For DeWitt, a central concept of field theory is that of `space of histories'. For a field varphi^{i} defined on a given spacetime M, the set of all varphi^{i}(x) for all x in all charts of M defines its history. It is the space Phi of all possible histories (dynamically allowed or not) of the fields defined on M which is called the `space of histories' by DeWitt. If only bosonic fields are considered, the space of histories is an infinitedimensional manifold and if fermionic fields are also present, it must be viewed as an infinitedimensional supermanifold [3]. The fields can then be regarded as coordinates on these structures, and the geometrical notions of differentiation, metric, connections, measure, as well as the geodesics which can be defined on it, are of fundamental importance in the development of the formalism of quantum field theory. This is the socalled global approach to quantum field theory where time does not play any particular role, and quantization is then naturally realized covariantly using tools such as the Peierls bracket (a covariant generalization of Poisson bracket), the Schwinger variational principle and Feynman sums over histories. However, it should be noted that the boycott of canonical methods by DeWitt is not total: when he judges they genuinely illuminate the physics of a problem, he does not hesitate to descend from the global point of view and to use them. In a few words, we have in fact described the research program initiated by DeWitt forty years ago, which has progressively evolved in order to take into account the latest development of gauge theories. While the Les Houches Lectures of 1963 [1] were mainly concentrated on the formal structure and the quantization of YangMills and gravitational fields, the present book also deals with more general gauge theories including those with open gauge algebras and structure functions, and therefore supergravity theories.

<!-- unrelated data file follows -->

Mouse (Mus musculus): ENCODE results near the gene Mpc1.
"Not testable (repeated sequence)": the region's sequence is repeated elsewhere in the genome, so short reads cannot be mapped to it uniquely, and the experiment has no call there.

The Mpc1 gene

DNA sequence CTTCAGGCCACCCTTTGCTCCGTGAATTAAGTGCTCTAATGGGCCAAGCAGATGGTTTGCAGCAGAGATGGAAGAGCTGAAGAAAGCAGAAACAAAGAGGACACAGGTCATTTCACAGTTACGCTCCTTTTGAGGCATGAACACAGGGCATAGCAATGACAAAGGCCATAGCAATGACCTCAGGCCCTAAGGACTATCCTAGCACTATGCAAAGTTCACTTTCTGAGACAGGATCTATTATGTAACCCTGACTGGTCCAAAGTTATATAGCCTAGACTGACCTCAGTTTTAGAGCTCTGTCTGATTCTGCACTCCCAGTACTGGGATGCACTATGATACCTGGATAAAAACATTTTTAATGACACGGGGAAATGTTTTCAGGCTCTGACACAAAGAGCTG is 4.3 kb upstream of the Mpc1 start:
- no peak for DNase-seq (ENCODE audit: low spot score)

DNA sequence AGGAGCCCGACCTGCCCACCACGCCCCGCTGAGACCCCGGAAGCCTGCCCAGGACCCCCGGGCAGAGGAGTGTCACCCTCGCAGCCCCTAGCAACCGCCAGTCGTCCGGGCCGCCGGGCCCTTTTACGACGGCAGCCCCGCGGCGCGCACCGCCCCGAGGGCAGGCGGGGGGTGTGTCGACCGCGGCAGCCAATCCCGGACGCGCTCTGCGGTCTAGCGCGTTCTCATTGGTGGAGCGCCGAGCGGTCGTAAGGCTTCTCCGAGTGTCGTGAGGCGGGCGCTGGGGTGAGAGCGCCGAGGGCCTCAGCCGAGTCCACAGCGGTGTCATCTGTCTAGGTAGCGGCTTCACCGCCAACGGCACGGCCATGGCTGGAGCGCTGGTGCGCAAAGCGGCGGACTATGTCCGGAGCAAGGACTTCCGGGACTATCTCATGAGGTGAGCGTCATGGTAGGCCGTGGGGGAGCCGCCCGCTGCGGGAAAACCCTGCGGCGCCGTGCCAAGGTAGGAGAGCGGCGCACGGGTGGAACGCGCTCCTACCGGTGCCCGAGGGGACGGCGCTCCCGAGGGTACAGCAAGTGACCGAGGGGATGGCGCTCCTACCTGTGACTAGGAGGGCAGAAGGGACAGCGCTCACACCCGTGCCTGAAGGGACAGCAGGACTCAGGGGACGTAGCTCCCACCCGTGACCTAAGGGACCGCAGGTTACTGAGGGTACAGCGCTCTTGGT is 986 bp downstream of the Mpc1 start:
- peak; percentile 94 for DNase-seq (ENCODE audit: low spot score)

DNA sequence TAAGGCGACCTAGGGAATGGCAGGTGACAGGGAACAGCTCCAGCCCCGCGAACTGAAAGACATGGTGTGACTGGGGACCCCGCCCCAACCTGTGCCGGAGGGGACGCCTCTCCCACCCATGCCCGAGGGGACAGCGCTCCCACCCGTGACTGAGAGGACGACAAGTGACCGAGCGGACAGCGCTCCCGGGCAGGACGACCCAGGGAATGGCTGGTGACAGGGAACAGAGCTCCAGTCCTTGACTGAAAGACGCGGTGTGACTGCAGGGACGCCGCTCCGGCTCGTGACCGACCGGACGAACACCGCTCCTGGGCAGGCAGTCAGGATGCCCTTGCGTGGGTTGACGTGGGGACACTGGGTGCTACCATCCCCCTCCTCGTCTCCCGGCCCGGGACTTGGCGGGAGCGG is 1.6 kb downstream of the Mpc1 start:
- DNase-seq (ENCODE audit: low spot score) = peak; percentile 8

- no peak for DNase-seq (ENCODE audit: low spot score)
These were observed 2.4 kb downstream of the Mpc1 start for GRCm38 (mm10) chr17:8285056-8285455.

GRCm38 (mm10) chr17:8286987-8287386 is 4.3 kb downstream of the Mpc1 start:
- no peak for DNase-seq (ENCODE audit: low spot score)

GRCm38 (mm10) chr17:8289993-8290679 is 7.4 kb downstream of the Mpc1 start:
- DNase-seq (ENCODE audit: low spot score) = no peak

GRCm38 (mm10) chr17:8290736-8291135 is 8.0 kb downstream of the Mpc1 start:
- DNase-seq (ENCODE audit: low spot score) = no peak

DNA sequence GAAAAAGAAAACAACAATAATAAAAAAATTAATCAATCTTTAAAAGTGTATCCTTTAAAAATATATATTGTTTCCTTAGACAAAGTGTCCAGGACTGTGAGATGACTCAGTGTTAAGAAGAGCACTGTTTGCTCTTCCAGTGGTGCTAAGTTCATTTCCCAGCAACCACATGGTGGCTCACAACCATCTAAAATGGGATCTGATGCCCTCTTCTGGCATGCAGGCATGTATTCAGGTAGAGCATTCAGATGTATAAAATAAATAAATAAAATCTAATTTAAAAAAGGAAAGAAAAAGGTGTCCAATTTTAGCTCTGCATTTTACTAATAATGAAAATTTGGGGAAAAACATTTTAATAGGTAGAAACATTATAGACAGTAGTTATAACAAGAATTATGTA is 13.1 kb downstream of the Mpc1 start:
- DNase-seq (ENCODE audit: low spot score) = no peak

More precisely, the book, more than a thousand pages in length, consists of eight parts and is completed by six appendices where certain technical aspects are singled out. An enormous variety of topics is covered, including the invariance transformations of the action functional, the BatalinVilkovisky formalism, Green's functions, the Peierls bracket, conservation laws, the theory of measurement, the Everett (or many worlds) interpretation of quantum mechanics, decoherence, the Schwinger variational principle and Feynman functional integrals, the heat kernel, aspects of quantization for linear systems in stationary and nonstationary backgrounds, the Smatrix, the background field method, the effective action and the VilkoviskyDeWitt formalism, the quantization of gauge theories without ghosts, anomalies, black holes and Hawking radiation, renormalization, and more.